Flight, January 18, 1913.
FOREIGN AVIATION NEWS.
A Bleriot Hydro-Aeroplane.
OVER the Seine between Bezons and Argenteuil on Saturday last some trials were made with a hydro-avion built in the Bleriot works. Perreyon was in charge of the machine which is, of course, a monoplane, with two seats side by side. It is fitted with an 80-h.p. Gnome, and there are two main floats, with an auxiliary float to support the tail. MM. Louis Bleriot and Alfred Leblanc supervised the trials, which included some fifteen flights of varying duration, some with passengers, and among the interested spectators were "Beaumont" and MM. Donnet and Leveque.
Flight, November 29, 1913.
THE NEW BLERIOT HYDRO-AEROPLANE.
ONCE more the Seine at Billancourt has been the scene of experiments with hydro-aeroplanes by M. L. Bleriot; it will be recalled that as far back as in 1906 M. Bleriot experimented in the same neighbourhood with a biplane having elliptical main planes.
The new hydro-aeroplane is of the tandem two-seater type. One of our photographs shows the chassis, which consists of the usual Bleriot chassis with the addition of a few extra tubular struts which support the front portion of the Tellier floats with which this machine is equipped. These floats are sprung in a similar way to the wheels of the land machine, being pivoted around the transverse tube which connects the front chassis struts and being sprung at the rear by means of the usual shock absorbers. This arrangement has, of course, the advantage of lessening the shock of alighting very considerably, and has in the preliminary tests proved very successful. The machine can be converted into a land machine by substituting wheels for the floats, an operation which, we understand, can be carried out in less than an hour.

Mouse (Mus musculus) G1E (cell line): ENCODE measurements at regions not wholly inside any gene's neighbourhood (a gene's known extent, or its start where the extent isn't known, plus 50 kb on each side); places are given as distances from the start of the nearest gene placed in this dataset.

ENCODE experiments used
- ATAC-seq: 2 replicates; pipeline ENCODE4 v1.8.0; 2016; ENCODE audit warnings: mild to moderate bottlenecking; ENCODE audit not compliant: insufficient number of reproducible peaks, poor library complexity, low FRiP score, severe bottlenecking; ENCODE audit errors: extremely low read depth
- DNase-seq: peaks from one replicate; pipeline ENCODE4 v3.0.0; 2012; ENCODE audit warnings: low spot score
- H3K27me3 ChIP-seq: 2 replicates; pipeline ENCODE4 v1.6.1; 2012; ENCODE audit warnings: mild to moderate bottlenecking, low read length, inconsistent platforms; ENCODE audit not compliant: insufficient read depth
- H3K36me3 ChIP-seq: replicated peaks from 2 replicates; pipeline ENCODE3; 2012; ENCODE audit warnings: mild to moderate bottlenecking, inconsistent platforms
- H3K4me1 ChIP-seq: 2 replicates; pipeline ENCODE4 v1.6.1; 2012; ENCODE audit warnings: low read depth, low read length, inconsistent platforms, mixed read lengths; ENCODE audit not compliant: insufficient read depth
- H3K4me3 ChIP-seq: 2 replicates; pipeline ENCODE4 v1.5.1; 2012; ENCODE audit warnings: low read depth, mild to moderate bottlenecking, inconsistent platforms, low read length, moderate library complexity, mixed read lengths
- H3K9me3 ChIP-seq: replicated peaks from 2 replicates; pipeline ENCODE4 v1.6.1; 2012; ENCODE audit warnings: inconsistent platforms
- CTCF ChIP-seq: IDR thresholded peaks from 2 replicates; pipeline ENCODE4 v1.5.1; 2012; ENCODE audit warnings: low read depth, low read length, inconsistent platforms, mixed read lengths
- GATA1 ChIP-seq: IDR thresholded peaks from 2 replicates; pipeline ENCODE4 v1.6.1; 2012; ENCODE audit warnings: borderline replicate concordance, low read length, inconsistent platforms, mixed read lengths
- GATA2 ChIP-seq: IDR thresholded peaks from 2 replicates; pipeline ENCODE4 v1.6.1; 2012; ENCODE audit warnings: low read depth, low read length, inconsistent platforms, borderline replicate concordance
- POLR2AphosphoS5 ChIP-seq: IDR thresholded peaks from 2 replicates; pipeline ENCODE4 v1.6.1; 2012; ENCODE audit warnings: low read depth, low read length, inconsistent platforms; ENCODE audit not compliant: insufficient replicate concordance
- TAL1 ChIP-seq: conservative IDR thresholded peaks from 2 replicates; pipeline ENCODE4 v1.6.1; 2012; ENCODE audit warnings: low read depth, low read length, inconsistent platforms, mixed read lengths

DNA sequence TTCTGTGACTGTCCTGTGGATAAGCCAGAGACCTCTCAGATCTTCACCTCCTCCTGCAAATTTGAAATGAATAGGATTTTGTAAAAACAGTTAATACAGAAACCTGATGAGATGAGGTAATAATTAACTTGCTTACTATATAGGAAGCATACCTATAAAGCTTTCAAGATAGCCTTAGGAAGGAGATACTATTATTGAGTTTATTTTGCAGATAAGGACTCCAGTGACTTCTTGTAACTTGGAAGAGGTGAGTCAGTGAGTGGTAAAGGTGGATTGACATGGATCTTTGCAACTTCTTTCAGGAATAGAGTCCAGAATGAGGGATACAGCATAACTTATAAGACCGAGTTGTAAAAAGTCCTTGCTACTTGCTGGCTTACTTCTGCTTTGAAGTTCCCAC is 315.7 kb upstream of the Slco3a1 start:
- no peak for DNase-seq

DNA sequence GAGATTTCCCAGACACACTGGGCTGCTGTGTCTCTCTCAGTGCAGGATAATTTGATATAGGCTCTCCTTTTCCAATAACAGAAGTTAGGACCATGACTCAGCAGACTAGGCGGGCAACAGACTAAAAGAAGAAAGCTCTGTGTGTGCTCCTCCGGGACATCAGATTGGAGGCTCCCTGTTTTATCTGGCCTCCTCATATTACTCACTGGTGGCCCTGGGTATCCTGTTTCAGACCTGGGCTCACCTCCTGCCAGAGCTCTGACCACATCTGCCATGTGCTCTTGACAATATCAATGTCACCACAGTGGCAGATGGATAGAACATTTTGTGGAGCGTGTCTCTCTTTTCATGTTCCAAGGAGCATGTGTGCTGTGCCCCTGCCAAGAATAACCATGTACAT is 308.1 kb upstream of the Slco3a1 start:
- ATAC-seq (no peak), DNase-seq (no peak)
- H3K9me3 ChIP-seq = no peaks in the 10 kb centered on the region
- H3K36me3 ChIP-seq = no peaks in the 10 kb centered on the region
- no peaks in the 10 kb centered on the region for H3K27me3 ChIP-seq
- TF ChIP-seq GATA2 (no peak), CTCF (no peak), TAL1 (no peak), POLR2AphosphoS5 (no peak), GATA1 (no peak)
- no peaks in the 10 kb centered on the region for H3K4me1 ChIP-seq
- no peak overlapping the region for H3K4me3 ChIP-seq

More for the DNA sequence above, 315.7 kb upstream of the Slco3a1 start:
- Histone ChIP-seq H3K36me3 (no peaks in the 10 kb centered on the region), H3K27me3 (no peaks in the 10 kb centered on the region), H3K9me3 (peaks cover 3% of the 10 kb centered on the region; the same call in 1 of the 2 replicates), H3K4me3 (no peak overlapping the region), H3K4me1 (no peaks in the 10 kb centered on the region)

The tail is supported on the water by means of a float which forms an extension of the rudder and by means of which the machine can be steered on the water.
At the trials an 80 h.p. Le Rhone engine was fitted, and, in the hands of the late M. Perreyon, the machine rose in less than a hundred yards, and flew at a speed of about 100 kilometres an hour. The span of the machine is 11 metres, and she weighs, empty, about 700 lbs. With pilot and passenger and 4 hours' fuel on board, the weight is about 1,400 lbs.
Flight, December 13, 1913.
THE STANDS AT THE PARIS AERO SHOW.
On the Bleriot stand are shown no less than six machines and fuselages of various types, and when one considers that there are at the Salon two more Bleriot stands - one for aeroplanes and one for bateaux glisseur - one begins to realise the activity of this well-known firm.
The hydro-monoplane follows in general lines the land machines. It is a tandem two-seater of the light type; so light, in fact, that only an 80 h.p. Gnome engine is fitted. It must not from its lightness be concluded, however, that it is not a strong machine, for the method of suspension is such that the shock of alighting is very much lessened before it reaches the fuselage, thus making it possible to keep down the weight of that structure. The two Tellier floats with which this machine is fitted swivel round a common axis running across their front portion and are sprung at the rear by means of the usual Bleriot deformable triangle. Each float moves independently of the other, and the upward travel of the floats is 35 centimetres, so that it will be seen that even in case of a very rough amerrissage the shock is greatly diminished both as regards the fuselage and the floats.
Flight, December 20, 1913.
THE PARIS AERO SALON - 1913.